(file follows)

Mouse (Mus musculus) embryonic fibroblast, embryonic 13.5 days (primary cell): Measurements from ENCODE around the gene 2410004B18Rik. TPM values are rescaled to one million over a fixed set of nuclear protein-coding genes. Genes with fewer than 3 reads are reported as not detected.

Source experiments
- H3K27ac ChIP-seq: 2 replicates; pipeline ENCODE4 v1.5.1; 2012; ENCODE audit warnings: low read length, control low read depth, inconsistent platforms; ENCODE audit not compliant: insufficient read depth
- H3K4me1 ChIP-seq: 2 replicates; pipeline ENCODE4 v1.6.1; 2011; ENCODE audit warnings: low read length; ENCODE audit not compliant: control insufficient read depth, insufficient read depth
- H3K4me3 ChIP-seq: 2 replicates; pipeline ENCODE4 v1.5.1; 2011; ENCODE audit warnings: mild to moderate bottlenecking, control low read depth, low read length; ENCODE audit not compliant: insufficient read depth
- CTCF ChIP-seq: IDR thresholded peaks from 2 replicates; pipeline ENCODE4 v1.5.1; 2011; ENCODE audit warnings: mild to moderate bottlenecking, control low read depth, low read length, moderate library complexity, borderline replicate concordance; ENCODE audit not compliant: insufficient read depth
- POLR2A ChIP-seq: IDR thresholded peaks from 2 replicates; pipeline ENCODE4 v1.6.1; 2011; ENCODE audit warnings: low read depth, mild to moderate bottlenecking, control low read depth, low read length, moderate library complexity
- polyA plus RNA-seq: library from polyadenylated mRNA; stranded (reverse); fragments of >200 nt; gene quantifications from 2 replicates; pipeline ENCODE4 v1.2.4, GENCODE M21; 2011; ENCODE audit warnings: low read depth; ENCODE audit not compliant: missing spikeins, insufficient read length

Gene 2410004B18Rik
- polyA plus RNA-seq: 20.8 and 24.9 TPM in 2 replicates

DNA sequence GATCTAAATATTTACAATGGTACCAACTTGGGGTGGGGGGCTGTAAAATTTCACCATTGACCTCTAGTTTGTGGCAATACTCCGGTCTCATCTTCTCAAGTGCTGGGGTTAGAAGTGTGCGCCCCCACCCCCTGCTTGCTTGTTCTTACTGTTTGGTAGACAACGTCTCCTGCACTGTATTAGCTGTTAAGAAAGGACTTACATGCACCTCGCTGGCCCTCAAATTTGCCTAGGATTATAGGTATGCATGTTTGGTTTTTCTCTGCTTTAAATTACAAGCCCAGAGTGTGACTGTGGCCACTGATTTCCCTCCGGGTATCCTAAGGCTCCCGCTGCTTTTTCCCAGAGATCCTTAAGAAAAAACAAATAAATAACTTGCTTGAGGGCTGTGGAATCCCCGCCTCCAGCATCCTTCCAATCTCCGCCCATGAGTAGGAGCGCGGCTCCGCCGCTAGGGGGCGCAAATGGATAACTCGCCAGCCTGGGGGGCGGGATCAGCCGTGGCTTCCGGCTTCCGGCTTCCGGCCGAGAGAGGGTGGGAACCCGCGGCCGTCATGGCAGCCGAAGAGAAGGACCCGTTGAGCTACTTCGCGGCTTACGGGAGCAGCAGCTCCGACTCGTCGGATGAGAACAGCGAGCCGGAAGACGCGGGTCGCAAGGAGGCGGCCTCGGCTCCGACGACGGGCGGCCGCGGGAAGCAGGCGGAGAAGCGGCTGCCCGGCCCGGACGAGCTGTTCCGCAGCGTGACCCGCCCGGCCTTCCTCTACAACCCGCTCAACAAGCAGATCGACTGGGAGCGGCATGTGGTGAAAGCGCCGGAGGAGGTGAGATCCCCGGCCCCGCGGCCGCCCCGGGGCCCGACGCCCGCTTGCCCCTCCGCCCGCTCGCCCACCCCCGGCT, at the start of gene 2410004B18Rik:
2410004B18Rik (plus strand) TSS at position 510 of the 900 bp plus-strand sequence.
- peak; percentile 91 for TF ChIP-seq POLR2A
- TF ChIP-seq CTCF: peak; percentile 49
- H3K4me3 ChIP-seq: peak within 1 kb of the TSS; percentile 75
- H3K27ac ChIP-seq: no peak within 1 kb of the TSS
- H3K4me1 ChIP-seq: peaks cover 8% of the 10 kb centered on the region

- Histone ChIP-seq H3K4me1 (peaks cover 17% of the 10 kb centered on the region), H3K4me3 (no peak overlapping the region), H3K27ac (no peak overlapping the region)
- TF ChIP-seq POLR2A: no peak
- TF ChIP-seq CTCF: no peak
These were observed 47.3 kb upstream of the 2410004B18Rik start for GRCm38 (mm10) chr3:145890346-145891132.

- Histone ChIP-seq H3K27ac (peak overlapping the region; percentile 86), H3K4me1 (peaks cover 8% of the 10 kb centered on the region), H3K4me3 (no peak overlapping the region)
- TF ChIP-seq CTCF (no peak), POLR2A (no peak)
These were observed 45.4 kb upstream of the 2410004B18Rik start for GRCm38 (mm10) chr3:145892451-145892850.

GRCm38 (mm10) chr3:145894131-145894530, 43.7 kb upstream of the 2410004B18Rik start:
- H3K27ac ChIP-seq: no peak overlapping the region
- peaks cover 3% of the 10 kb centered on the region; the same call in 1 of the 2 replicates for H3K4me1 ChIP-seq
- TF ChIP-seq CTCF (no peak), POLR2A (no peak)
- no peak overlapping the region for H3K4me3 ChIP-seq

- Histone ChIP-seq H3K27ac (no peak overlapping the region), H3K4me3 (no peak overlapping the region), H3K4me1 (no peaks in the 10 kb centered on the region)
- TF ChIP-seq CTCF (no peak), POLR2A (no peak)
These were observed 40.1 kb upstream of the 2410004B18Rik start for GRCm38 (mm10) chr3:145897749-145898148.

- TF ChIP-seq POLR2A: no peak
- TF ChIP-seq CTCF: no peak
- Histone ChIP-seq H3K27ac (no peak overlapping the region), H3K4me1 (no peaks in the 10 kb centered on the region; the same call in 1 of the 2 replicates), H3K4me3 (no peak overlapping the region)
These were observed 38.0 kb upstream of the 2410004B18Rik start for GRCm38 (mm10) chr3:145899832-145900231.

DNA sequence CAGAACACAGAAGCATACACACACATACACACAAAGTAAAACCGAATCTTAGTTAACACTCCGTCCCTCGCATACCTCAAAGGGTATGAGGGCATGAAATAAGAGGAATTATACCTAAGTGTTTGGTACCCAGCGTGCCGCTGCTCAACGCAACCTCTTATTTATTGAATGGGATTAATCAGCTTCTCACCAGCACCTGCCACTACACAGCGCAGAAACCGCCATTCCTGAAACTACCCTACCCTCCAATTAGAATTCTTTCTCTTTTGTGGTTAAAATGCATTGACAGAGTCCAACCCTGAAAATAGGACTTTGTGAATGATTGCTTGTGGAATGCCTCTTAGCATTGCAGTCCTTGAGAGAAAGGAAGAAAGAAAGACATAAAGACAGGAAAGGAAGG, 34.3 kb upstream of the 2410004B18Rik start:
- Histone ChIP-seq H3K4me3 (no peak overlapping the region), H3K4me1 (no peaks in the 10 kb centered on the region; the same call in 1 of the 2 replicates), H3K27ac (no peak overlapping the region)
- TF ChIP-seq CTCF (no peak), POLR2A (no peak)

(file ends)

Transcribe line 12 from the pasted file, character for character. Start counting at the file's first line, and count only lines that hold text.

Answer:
2410004B18Rik (plus strand) TSS at position 510 of the 900 bp plus-strand sequence.